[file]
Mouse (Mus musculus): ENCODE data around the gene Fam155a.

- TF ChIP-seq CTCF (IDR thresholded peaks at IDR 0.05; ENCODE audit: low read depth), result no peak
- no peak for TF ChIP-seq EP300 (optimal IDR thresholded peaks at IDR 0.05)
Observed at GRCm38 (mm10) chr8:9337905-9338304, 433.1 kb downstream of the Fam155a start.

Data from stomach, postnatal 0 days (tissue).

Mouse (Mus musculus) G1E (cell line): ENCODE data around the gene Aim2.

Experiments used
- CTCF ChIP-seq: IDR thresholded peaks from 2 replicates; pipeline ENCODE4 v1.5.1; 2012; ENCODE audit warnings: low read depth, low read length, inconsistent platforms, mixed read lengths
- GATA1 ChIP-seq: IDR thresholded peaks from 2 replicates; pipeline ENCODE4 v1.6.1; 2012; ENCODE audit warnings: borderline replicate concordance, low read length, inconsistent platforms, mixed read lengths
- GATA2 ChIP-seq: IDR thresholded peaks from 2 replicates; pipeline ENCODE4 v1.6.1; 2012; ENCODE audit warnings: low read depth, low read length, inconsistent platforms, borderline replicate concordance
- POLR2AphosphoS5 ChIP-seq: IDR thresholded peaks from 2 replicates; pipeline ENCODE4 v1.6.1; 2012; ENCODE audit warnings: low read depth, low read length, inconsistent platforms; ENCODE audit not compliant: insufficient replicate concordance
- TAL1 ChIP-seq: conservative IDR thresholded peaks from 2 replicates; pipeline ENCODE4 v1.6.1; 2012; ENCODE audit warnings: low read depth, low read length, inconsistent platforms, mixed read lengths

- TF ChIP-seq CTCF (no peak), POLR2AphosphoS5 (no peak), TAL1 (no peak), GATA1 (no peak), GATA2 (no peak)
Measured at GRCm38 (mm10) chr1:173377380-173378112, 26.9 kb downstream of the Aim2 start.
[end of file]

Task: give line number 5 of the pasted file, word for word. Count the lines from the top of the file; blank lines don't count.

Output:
Data from stomach, postnatal 0 days (tissue).